The farsighted vision of Fred Meijer continues to reap dividends for the people of Michigan.
When in 1994 Fred Meijer donated $265,000 to help purchase an out-of-service rail line in Greenville for what would one day become the Fred Meijer Heartland Trail, few would have imagined the broad network of trails it would inspire.
Since then, the Fred Meijer Trails Network has branched out from Michigan's lower peninsula to cover hundreds of miles and dozens of communities across the state. Their popularity as tourist attractions, recreational amenities and vital urban and rural connectors has been the catalyst for strong support for trails investment in the state, with residents, businesspeople and elected officials seeing firsthand the myriad benefits they bring.
That network looks set to expand further, with the great news earlier this month that the Michigan Natural Resource Trust Fund had awarded $300,000 to develop eight miles of paved rail-trail through the communities of Ovid, St. Johns, Fowler, Pewamo and Muir.
These eight miles are the first stage in what will eventually be the 41.3-mile Fred Meijer Clinton-Ionia-Shiawassee Trail (CIS). Such is the enthusiasm for trails in Michigan, plans are already afoot to link the CIS trail with the Fred Meijer Grand River Valley Trail, Fred Meijer Flat River Valley Trail and the Fred Meijer Heartland Trail to create a "super trail," allowing visitors to travel along three different rivers, through two state game areas, and through 16 towns and villages.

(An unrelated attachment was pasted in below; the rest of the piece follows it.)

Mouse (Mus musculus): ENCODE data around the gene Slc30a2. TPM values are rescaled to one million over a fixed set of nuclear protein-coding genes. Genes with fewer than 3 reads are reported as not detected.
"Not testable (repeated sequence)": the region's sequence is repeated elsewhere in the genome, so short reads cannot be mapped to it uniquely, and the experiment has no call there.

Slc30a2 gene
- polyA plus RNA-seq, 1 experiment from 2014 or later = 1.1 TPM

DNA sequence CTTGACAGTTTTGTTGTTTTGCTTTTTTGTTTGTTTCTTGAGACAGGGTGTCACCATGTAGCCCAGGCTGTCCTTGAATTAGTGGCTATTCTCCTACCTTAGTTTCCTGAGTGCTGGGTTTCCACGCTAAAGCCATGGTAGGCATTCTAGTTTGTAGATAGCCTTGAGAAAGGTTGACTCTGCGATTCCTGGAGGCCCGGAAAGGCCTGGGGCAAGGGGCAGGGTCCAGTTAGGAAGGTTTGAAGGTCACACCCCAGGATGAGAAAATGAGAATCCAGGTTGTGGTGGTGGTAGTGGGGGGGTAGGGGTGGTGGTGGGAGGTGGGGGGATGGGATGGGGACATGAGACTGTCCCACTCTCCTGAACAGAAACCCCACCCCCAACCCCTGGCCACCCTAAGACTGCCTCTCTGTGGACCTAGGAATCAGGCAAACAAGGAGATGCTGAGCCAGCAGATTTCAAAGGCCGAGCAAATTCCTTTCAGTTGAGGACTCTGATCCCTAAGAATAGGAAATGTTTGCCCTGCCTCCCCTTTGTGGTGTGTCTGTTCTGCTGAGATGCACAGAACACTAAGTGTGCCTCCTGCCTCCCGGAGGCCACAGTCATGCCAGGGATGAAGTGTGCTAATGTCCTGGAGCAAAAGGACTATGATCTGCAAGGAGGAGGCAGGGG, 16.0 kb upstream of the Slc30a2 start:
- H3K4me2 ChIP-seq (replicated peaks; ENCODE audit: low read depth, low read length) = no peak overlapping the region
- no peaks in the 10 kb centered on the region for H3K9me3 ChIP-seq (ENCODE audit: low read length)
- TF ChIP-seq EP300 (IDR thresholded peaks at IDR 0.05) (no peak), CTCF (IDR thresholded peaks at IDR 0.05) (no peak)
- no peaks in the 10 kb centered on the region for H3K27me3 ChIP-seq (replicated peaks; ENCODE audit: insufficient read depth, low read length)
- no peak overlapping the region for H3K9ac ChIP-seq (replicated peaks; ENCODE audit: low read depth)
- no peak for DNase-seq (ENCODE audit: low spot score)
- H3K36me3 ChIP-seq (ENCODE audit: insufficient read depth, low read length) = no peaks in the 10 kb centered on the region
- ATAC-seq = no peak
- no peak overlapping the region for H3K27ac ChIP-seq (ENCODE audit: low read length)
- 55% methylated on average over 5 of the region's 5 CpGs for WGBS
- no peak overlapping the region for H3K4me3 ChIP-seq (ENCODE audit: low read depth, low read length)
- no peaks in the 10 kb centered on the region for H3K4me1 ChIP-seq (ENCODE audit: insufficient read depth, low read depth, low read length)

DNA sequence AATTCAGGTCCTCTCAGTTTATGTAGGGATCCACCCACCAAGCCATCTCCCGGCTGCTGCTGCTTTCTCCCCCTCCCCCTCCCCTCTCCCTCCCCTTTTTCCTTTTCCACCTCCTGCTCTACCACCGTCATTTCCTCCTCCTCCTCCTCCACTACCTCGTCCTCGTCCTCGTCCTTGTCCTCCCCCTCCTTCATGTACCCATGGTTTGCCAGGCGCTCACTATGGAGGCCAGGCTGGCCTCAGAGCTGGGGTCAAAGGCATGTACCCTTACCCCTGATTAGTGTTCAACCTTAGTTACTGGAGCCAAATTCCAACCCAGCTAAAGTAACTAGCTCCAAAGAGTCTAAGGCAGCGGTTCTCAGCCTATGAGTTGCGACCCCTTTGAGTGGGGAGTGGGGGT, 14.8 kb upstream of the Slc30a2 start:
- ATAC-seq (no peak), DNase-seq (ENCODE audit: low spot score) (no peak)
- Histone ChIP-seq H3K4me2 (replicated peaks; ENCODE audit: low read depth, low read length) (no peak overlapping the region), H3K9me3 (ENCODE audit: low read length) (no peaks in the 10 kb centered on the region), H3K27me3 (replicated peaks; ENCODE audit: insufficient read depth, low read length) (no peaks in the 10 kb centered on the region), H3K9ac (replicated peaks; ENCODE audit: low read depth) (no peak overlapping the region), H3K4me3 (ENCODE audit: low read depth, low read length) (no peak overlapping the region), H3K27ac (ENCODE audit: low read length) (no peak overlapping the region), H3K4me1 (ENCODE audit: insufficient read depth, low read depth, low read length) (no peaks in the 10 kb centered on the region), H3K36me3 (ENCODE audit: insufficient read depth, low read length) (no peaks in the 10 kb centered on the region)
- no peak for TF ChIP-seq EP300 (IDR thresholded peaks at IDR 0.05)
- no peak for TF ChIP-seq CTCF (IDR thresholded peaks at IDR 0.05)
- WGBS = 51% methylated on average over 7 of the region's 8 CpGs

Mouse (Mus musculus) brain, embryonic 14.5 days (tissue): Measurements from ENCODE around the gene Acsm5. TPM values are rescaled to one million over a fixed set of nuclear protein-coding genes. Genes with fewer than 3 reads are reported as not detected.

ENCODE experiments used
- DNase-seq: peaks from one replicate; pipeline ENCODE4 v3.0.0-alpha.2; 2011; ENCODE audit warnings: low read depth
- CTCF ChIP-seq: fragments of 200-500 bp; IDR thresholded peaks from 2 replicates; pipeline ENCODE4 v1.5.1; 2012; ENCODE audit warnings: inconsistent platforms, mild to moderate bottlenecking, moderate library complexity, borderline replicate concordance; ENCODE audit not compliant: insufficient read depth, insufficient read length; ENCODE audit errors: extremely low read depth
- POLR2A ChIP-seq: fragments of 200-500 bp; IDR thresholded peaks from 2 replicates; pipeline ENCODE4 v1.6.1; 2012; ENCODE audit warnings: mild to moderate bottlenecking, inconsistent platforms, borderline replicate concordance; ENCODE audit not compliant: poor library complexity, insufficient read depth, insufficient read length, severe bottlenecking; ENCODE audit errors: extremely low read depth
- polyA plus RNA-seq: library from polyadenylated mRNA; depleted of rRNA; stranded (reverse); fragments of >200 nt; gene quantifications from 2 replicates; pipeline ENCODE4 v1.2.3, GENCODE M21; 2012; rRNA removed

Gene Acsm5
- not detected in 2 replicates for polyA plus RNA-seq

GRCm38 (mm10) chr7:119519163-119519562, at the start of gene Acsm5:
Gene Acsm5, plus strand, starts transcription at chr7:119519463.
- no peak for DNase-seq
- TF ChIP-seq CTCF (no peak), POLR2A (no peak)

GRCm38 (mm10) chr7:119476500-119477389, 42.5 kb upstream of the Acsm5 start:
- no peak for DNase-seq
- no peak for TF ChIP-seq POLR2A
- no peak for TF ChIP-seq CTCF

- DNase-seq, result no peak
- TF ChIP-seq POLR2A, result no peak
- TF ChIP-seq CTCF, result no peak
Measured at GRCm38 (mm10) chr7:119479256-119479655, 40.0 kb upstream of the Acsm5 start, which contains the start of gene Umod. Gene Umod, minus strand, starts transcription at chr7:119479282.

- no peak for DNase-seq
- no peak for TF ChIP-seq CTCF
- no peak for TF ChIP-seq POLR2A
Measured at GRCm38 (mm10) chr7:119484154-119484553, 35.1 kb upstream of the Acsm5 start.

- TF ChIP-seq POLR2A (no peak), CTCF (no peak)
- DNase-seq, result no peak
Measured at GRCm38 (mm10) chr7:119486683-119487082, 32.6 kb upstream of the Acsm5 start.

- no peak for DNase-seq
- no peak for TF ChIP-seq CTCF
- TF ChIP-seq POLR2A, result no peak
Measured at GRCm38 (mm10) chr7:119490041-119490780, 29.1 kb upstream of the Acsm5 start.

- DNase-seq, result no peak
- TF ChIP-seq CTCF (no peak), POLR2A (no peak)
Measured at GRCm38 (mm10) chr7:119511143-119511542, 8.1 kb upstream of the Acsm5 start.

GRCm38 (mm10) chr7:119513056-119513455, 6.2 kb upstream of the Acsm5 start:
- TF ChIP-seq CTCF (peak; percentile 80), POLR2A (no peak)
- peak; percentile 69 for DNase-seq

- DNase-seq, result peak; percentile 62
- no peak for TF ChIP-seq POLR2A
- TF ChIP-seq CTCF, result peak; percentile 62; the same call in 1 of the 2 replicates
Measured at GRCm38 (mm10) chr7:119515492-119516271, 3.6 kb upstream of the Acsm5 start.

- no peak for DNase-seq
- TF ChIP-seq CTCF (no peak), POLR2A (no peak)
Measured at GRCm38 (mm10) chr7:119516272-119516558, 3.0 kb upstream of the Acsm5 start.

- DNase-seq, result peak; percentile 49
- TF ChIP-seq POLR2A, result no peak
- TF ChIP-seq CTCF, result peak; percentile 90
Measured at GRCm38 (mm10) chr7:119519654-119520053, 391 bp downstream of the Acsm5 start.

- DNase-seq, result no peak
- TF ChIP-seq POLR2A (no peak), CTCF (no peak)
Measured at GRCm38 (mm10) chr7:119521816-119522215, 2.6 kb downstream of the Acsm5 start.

There was more great news for the people of Michigan with the announcement that a seven-mile rail-trail project connecting Bear Creek Township to Alanson in northern Michigan is likely to begin construction in 2012, thanks to a$942,000 federal Transportation Enhancement (TE) grant awarded by the Michigan Department of Transportation (MDOT).
When complete, the 10-foot-wide asphalt trail will provide a crucial connection to the popular Little Traverse Wheelway, which runs between Harbor Springs and Charlevoix.
One of the reasons Michigan has been able to build such a model trail network is MDOT's understanding of how TE represents terrific fiscal value for the state.
"This federal funding helps pay for improvements that make a real difference in economic development and quality of life," MDOT's state transportation director, Kirk T. Steudle, told the Petoskey News.
"Transportation enhancements like these make Michigan communities even more attractive to residents, visitors and business investors."